The rEBI3 used in this study was a synthetic peptide with a gene sequence of CGAATTTCTACACTGAAACAGCTCTCGTGGCCTAAGCCAGCCCAGAGTGCAATGCCATGCTTCTCGGTATCCCGTGGCCGTGGACTGCTCCTGGACTCCTCTCCAGGCTCCCAACTCCACCAGATCCACGTCCTTCATTGCCACTTACAGGCTCGGTGTGGCCACCCAGCAGCAGAGCCAGCCCTGCCTACAACGGAGCCCCCAGGCCTCCCGATGCAC, provided by Cloud-Clone Corp. (formerly USCN Life Science Inc.) in Wuhan, China (Cat: RPD206Mu01) (Additional file 1: Fig. S1B).

In vivo rEBI3 treatment experiment

Mice were divided into five groups, each consisting of six mice. The five groups included: (i) a blank group (without any treatment); (ii) NS-NS group (NS oral gavage and NS tail vein injection); (iii), NS-rEBI3 group (NS oral gavage and rEBI3 tail vein injection); (iv) 150M-NS group (150 metacercariae oral gavage and NS tail vein injection); and (v) 150M-rEBI3 group (150 metacercariae oral gavage and rEBI3 tail vein injection). From 3 days post-infection onwards, the mice received intravenous injections of 3.5 μg rEBI3 (dissolved in 100 μl NS) or of 100 μl NS at 7-day intervals until day 24 post-infection. The mice were then sacrificed, and liver and serum samples were harvested at 28 days after infection.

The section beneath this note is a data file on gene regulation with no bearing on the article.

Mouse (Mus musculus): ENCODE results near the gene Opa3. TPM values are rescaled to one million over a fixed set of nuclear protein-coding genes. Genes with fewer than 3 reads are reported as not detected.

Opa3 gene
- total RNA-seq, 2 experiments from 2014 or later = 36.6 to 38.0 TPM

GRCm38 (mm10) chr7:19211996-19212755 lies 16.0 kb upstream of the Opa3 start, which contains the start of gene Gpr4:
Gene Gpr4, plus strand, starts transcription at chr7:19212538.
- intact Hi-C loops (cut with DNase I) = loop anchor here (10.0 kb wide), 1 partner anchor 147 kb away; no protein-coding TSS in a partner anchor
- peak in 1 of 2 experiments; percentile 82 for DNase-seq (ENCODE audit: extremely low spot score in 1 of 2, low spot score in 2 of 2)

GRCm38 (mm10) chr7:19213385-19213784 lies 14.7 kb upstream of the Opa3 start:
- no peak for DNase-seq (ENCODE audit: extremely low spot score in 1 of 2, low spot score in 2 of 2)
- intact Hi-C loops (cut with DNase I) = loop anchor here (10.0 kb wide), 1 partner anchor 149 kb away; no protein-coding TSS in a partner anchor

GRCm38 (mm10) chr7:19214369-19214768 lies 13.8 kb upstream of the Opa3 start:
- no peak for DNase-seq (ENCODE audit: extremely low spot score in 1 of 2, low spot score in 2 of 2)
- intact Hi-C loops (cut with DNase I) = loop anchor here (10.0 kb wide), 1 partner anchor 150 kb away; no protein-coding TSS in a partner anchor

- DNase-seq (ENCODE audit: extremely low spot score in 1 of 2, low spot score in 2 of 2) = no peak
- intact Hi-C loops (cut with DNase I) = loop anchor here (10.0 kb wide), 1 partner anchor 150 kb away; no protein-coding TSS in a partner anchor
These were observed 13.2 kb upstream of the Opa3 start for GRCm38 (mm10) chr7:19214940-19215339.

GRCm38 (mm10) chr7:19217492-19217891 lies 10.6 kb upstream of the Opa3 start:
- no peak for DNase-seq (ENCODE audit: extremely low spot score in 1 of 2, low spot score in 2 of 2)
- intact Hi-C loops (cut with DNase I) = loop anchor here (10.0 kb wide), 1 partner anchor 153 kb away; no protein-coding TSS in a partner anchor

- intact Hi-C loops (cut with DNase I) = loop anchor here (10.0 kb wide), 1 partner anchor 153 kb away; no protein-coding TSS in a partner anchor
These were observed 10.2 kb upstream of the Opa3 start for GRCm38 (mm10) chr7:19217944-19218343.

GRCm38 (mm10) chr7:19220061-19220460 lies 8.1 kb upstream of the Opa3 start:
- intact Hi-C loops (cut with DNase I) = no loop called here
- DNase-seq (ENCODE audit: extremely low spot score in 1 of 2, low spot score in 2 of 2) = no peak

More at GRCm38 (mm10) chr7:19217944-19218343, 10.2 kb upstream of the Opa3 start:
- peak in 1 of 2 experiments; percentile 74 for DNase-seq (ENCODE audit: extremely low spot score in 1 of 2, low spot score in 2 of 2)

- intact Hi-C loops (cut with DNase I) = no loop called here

Immunofluorescence and cytokine analysis

For the immunofluorescence experiments, HSCs were washed 3 times with phosphate-buffered saline and fixed in 4% paraformaldehyde at room temperature for 10 min. Fixed cells were first incubated with an anti-Desmin antibody (Cat. No. A3736; ABclonal, Wuhan, China) at 4 °C overnight, and then incubated with CoraLite488-conjugated Goat Anti-Rabbit Immunoglobulin G (IgG) (H + L) (Cat. No. SA00013-2; Proteintech Group, Rosemont, IL, USA) for 1 h at 37 °C. DAPI stain was added to the incubated cells and incubation continued for 5 min. The images were acquired using an Olympus BX53 microscope (Olympus Corp., Tokyo, Japan).

The level of serum EBI3, collagen I and α-SMA levels were measured using commercially available enzyme-linked immunosorbent assay (ELISA) kits (Cat. Nos. MM-46375M1, MM-0993M1, MM-44558M1; MEIMIAN, Jiangsu, China), following the manufacturer’s standard protocols. The levels of cytokines interferon gamma (IFN-γ), IL-4, IL-6, IL-10 and tumor necrosis factor (TNF) were measured using a BD Cytometric Bead Array Kit (Cat. No. 560485; BD Biosciences, Franklin Lakes, NJ, USA) and analyzed on a FACSCanto flow cytometer (BD Biosciences).

Histological and biochemical assessment

Liver samples were collected and embedded in paraffin as described previously [25], and 4-μm serial sections were stained with hematoxylin and eosin (H&E) and Masson’s trichrome staining and viewed under an Olympus BX53 microscope system (Olympus Corp.). For the quantification of Masson’s staining, Image J software (National Institutes of Health, Bethesda, MD, USA) was employed to measure the area of collagen fiber.